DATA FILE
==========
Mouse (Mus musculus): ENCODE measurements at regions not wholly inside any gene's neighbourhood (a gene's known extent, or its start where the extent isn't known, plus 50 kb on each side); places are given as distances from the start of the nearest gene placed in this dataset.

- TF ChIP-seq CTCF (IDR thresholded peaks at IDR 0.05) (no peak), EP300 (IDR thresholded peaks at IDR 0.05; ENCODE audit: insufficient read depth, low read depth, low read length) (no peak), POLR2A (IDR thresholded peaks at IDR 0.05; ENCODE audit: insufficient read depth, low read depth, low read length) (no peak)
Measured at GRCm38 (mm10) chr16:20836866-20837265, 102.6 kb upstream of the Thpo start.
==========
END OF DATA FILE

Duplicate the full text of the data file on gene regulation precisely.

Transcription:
Mouse (Mus musculus): ENCODE measurements at regions not wholly inside any gene's neighbourhood (a gene's known extent, or its start where the extent isn't known, plus 50 kb on each side); places are given as distances from the start of the nearest gene placed in this dataset.

- TF ChIP-seq CTCF (IDR thresholded peaks at IDR 0.05) (no peak), EP300 (IDR thresholded peaks at IDR 0.05; ENCODE audit: insufficient read depth, low read depth, low read length) (no peak), POLR2A (IDR thresholded peaks at IDR 0.05; ENCODE audit: insufficient read depth, low read depth, low read length) (no peak)
Measured at GRCm38 (mm10) chr16:20836866-20837265, 102.6 kb upstream of the Thpo start.